Welcome to our travel blog. We are Tabitha and Nic. In 2011 we 'retired' in our early 40s and set off to travel the world. We spent our first year in South America and have been lucky enough to make two trips to Antarctica.

Our blog is a record of our travels, thoughts and experiences. It is not a guide book, but we do include some tips and information, so we hope that you may find it useful if you are planning to visit somewhere we have been. Or you may just find it interesting as a bit of armchair travel.

Saturday, October 8, 2016

Cambodia - the rise of the Khmer Rouge, and Tuol Sleng Genocide Centre

Tuol Sleng Genocide Centre, Phnom Penh
Cambodia is one of those countries where we felt that it would be impossible to understand the country and its people, without considering the still comparatively recent actions of the Khmer Rouge. However, as we soon discovered, it wasn't just Pol Pot that threw this country into the awful state it ended up in. As you can imagine - this isn't a particularly pleasant post, but I think it is important.

As a young child, I have vague recollections of a Blue Peter appeal for Cambodia, which was held in 1979. At that age, I can't say I really took in the full horror of what happened here, but I have ever since associated the country with something terrible. Over the years, I picked up more information, but it was only on coming here that I really learned the full story.

Tuol Sleng Genocide Centre, Phnom Penh
On the subject of Blue Peter, there was a further appeal in 1988, this time under the name of Kampuchea, where Margaret Thatcher gave an interview. I wasn't watching the programme then, but have since seen the interview; we'll come to that later.

The Khmer Rouge started out in the 1960s as a small communist guerrilla group, based in the jungles in the north east. It was here that Pol Pot, a former school teacher, saw the way the tribal population lived, without religion or other institutions, which would later form part of his Marxist philosophy for the country.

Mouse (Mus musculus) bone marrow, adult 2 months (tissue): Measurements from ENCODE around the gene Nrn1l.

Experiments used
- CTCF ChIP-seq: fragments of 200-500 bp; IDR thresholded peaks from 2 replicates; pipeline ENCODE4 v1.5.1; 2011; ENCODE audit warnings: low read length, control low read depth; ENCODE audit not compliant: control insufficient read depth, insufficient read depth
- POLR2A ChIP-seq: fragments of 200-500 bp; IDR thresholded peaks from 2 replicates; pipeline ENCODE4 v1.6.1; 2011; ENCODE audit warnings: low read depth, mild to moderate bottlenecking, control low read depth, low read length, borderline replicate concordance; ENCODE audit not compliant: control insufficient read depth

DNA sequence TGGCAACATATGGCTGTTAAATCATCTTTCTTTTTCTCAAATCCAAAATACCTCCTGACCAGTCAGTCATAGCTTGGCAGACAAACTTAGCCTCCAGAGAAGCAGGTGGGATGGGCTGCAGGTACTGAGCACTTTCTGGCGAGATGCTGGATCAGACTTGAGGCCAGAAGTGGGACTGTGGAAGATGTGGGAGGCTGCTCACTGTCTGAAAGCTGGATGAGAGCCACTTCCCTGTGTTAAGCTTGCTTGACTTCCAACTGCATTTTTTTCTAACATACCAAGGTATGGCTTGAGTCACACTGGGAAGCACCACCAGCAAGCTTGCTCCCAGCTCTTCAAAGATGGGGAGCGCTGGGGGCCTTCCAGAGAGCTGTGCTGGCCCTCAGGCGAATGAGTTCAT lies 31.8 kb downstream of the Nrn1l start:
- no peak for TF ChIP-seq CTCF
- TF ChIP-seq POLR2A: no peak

Tuol Sleng Genocide Centre, Phnom Penh
They gained power when they came to the aid of the Prince Norodom Sihanouk, when he was deposed by a military coup whilst on a trip to France in 1970. They allied with him in his exile in Beijing, and used his followers to gain legitimacy and support. What was to follow was diabolical, but might never have come to pass if the country was not already in a state of turmoil thanks to the USA's bombing campaign.

For eight years, from 1965 to 1973, the USA bombed significant areas of Cambodia, with over 230,000 flights dropping over 2.7 million tonnes of bombs. To put this into context, that is more bombs than the Allied Forces dropped in the entirety of WWII. And the USA was not even at war with Cambodia. They did the same with Laos too, but we'll talk about that when we get there.

The reason for all of this? The USA was in then midst of its war with bordering Vietnam; a war which is itself, with hindsight, generally accepted to have been an ill-conceived campaign borne out of fear of communism. Prince Sihanouk had felt that the wind was blowing towards communism, and had made agreements with the Vietnamese Communists and China, and the Vietnamese were infiltrating Cambodia as a place to hide, gain supplies, and further the communist agenda. Aware of this, the USA decided to bomb the areas where they felt their enemies might be.

Tuol Sleng Genocide Centre, Phnom Penh
Of course this bombing was largely indiscriminate, and caused unknown - but undoubtedly very high - numbers of casualties, and destroyed their land and homes. Unsurprisingly, this led to huge resentment and anger.